Our Tesla Liberals

The epithet “limousine liberal” was apparently first used in 1969 to deride those politicians, celebrities, and other affluent members of society who advocate “feel-good” policies that impose huge costs on other segments of society, but from which they are completely or largely insulated. Although we might consider updating this epithet to “Tesla liberal,”[1] it is clear that nothing else has changed since then. Below I briefly catalog the many programs enacted by our politicians and supported by affluent progressives that harm the poor, while not affecting (or even benefiting), the wealthy. The evidence showing such consequences is provided in my book, Libertarian Philosophy in the Real World (LPRW), as referenced in the citations below.

A classic example is government-run K-12 education. Many well-off Americans support this institution in the name of the “common good,” knowing that their public schools, in (say) Beverly Hills, are excellent, and that they can always afford to enroll their children in private school if they choose. Of course, those parents whose kids are stuck in the failing schools of Compton or the like, don’t have this option (LPRW, 128-30).

Many modern liberals support the use of eminent domain in order to promote economic development, and zoning laws in order to preserve the character of their upscale neighborhoods. Since the former is most often used in the inner city, it doesn’t harm the wealthy, while often destroying viable minority communities (LPRW, 37-40). Zoning statutes only “preserve” affluent suburbs by denying lower-income citizens their right to live in multi-family housing near their employment, and to enroll their children in the public schools favored by wealthy progressives (LPRW, 43-5).

Those on the left signal their solidarity with the working man by enthusiastically supporting the minimum wage and opposing right to work laws. The former provide a “living wage” for those fortunate enough to keep their jobs if their employers remain in business and do not automate them away. However, it directly harms low-skilled, disproportionately minority workers hoping to land their first position, because they are no longer able to compete by offering to work at a rate below the new lawful minimum (LPRW, 84-5).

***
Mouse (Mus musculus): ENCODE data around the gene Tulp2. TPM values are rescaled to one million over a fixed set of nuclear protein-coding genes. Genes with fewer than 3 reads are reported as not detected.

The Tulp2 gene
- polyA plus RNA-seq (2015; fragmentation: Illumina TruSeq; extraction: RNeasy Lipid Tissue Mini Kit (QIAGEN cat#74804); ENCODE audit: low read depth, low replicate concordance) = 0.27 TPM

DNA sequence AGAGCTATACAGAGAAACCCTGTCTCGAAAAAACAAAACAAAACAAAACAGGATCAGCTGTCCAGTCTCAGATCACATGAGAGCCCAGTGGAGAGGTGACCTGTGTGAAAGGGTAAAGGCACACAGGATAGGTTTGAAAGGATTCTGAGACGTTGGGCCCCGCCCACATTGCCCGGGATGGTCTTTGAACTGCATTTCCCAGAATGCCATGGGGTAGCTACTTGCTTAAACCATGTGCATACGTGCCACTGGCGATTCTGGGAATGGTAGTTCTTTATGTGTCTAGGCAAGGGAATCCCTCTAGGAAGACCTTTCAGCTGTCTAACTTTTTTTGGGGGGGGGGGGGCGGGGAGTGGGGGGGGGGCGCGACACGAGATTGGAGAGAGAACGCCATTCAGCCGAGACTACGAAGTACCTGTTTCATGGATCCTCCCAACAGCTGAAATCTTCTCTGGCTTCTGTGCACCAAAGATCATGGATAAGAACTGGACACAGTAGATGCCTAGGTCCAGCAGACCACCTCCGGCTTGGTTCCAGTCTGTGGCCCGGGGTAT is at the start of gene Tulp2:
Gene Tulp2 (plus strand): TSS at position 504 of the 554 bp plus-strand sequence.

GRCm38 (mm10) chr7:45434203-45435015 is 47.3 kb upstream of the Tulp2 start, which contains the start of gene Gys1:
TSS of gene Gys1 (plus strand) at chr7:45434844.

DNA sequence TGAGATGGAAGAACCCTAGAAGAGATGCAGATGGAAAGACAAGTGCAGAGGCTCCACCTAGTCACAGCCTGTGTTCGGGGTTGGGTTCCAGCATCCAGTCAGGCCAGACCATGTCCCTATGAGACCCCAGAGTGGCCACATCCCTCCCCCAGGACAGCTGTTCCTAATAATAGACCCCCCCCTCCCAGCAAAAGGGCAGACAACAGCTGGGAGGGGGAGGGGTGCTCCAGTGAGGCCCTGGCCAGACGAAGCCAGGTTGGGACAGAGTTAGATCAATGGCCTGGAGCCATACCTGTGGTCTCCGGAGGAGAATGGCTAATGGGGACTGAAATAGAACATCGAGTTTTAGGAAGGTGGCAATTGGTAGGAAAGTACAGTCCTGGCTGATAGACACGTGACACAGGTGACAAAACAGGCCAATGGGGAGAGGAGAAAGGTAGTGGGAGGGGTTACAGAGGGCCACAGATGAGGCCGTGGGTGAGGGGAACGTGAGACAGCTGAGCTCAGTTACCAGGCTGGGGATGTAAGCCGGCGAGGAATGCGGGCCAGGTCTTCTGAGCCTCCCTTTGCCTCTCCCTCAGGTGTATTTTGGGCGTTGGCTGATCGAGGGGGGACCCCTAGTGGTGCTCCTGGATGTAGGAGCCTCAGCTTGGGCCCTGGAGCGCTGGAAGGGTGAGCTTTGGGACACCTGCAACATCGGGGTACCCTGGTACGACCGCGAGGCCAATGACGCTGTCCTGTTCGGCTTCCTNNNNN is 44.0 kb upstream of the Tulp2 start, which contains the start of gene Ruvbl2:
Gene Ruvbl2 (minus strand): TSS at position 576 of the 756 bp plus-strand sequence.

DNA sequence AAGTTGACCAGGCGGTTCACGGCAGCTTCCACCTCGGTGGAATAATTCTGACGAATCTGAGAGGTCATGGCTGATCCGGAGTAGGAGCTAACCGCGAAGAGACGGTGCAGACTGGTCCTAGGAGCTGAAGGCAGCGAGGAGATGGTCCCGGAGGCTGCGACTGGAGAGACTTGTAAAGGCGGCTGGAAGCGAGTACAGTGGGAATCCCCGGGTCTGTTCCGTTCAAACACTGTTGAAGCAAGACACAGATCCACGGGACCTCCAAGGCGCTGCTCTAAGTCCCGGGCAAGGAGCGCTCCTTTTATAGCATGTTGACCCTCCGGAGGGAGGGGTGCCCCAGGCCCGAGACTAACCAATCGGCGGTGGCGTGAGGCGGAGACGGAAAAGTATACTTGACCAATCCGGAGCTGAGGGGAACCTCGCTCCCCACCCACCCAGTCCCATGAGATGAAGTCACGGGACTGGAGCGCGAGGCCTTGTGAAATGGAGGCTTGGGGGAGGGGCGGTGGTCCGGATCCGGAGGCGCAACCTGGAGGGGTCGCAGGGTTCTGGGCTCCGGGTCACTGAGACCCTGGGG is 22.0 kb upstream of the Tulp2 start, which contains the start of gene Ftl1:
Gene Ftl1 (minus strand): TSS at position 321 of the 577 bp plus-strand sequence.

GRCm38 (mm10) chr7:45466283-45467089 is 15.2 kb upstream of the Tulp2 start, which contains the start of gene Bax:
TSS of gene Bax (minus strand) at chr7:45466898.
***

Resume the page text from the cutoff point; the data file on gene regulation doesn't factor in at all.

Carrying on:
Similarly, unions raise wages for their members, but eliminate the ability of lower-skilled workers to compete for what are now (contractually) “union jobs” by offering their labor for less (LPRW, 88). Those on the left remain silent regarding occupational licensing laws, which often pose a serious barrier to entry for blue collar workers seeking to self-employ (LPRW, 85-6).

For members of our society who fall on hard times and require public assistance, we fail to provide a reliable path to employment by addressing such obstacles as the lack of marketable skills and substance abuse. Instead, we provide resources without asking much in return, thus promoting multi-generational dependency and alienation (LPRW, 118-20). Yet, those who would tear down this destructive system are derided by progressives as cruel and uncaring.